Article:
Cross-border commerce falls short

Cross-border commerce falls short

Cross-border trade fell by 3.4% in 2019, weighed down by the strong baht, volatile foreign exchange and the prolonged trade war.

The Commerce Ministry's Foreign Trade Department said on Tuesday that the country's overall cross-border trade, including transit trade, amounted to 1.337 trillion baht, falling short of the 1.6-trillion-baht target.

Transit trade involves the passage of goods through more than one country.

Of the total figures, exports from Thailand totalled 749.42 billion baht, down 2.7% from the year before, with imports shrinking 4.3% to 587.86 billion baht, resulting in a trade surplus of 161.56 billion baht in 2019.

According to Keerati Rushchano, director-general of the Foreign Trade Department, Thailand's border trade with four neighbouring countries amounted to 1.06 trillion baht, down 4.6% from 2018.

Of total trade with the four neighbours, exports made up 612.49 billion baht, down 5.3%. Imports were worth 456.76 billion baht, down 3.6%. Thailand secured a trade surplus of 155.72 billion baht with the four.

Malaysia remained the biggest partner for border trade, with two-way trade amounting to 514.06 billion baht, followed by Laos (197.52 billion baht), Myanmar (196.40 billion baht) and Cambodia (161.26 billion baht).

The department said transit trade with Singapore, Vietnam and southern China continued to rise last year, totalling 268.03 billion baht, up 1.4% from the previous year. Exports rose by 10.7% to 136.93 billion baht, while imports dipped 6.7% to 131.09 billion baht.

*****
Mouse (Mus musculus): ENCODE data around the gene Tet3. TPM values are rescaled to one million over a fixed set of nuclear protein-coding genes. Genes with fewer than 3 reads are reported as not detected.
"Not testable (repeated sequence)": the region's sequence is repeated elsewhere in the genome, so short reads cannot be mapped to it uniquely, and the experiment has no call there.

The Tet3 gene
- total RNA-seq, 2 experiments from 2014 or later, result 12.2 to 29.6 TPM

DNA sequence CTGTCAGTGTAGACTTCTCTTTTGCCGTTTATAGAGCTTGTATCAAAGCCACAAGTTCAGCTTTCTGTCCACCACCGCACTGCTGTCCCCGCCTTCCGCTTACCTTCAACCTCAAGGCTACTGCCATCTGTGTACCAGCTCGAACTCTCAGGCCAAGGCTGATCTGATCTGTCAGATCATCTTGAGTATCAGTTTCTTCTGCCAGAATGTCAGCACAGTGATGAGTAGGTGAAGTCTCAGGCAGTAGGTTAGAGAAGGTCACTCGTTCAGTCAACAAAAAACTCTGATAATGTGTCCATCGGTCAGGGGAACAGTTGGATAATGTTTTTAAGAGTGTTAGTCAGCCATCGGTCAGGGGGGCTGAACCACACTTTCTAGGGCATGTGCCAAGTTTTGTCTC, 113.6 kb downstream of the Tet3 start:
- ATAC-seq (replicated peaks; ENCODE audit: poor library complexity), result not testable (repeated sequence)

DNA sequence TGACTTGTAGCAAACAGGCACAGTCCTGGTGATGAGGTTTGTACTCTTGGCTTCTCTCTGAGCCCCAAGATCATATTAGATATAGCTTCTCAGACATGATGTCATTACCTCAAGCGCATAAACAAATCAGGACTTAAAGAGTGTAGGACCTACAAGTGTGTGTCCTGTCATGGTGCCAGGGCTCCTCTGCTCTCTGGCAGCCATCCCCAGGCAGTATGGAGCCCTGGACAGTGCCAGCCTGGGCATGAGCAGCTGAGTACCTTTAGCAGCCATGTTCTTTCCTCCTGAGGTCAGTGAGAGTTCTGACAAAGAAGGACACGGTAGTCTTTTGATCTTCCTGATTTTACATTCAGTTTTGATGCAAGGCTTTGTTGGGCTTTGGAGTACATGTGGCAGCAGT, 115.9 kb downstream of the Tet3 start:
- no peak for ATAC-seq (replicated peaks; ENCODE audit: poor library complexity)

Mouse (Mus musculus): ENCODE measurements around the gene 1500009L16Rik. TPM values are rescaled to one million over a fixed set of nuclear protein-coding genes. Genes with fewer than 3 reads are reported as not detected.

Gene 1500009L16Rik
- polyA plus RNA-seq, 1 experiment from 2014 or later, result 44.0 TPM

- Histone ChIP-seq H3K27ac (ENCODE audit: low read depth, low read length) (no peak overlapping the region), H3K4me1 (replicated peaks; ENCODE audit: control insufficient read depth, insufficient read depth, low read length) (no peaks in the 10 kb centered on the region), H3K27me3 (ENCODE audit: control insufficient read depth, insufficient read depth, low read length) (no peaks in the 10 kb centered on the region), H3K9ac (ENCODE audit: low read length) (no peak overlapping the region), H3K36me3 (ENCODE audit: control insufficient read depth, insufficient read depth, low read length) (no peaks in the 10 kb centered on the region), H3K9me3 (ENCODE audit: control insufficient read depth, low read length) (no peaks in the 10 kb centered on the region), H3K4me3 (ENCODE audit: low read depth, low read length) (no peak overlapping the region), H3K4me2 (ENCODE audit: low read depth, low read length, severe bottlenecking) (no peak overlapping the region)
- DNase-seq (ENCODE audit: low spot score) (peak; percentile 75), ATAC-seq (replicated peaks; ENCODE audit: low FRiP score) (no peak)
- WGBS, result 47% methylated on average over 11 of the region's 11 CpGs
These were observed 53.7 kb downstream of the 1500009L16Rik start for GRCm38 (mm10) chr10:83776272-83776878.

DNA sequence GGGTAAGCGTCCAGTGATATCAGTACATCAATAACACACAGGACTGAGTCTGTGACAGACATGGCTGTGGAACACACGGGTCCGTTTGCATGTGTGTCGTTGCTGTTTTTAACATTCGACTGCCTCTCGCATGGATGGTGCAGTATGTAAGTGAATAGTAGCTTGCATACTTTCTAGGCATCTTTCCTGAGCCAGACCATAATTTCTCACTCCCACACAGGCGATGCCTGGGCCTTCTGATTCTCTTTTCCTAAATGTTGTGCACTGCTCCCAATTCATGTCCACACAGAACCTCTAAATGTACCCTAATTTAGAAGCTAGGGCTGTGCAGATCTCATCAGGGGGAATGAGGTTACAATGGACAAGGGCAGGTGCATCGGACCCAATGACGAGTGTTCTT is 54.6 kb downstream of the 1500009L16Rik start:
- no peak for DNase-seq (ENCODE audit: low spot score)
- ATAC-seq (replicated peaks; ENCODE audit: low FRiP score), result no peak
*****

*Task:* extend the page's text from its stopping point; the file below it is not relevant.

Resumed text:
Transit trade to southern China fetched the greatest value at 130.44 billion baht, followed by Singapore (72.73 billion baht) and Vietnam (64.84 billion baht).

Mr Keerati said cross-border trade was pressured by a spate of negative factors: continuous baht appreciation, the global economic slowdown, the unabated US-China trade row and unstable foreign exchange.

Trade with Malaysia saw a drop on a continuous basis, led by rubber, computers and rubber products, while the trading situation with Laos also remained in decline, with weakness in diesel, automobiles and parts, and livestock products.

Cross-border trade with Myanmar eked out growth, but at a slower pace, driven by diesel, non-alcoholic drinks, fabric and yarn.

Trade with Cambodia, however, registered good growth, particularly for non-alcoholic drinks, automobiles and parts, and motorcycles.

According to Mr Keerati, this year's target will be discussed at a March meeting of the committee handling border trade and investment promotion with neighbouring countries, to be chaired by Commerce Minister Jurin Laksanavisit.

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